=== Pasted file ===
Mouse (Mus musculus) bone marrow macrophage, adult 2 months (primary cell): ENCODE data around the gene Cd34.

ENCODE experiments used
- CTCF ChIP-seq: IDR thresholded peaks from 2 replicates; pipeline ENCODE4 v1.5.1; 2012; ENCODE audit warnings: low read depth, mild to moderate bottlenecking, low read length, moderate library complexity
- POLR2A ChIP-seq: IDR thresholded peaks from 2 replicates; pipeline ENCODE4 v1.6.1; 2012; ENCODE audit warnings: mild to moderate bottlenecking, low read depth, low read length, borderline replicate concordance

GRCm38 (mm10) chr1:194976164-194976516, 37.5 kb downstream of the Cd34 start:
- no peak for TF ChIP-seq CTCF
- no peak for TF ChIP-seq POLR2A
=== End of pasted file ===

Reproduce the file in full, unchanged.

Mouse (Mus musculus) bone marrow macrophage, adult 2 months (primary cell): ENCODE data around the gene Cd34.

ENCODE experiments used
- CTCF ChIP-seq: IDR thresholded peaks from 2 replicates; pipeline ENCODE4 v1.5.1; 2012; ENCODE audit warnings: low read depth, mild to moderate bottlenecking, low read length, moderate library complexity
- POLR2A ChIP-seq: IDR thresholded peaks from 2 replicates; pipeline ENCODE4 v1.6.1; 2012; ENCODE audit warnings: mild to moderate bottlenecking, low read depth, low read length, borderline replicate concordance

GRCm38 (mm10) chr1:194976164-194976516, 37.5 kb downstream of the Cd34 start:
- no peak for TF ChIP-seq CTCF
- no peak for TF ChIP-seq POLR2A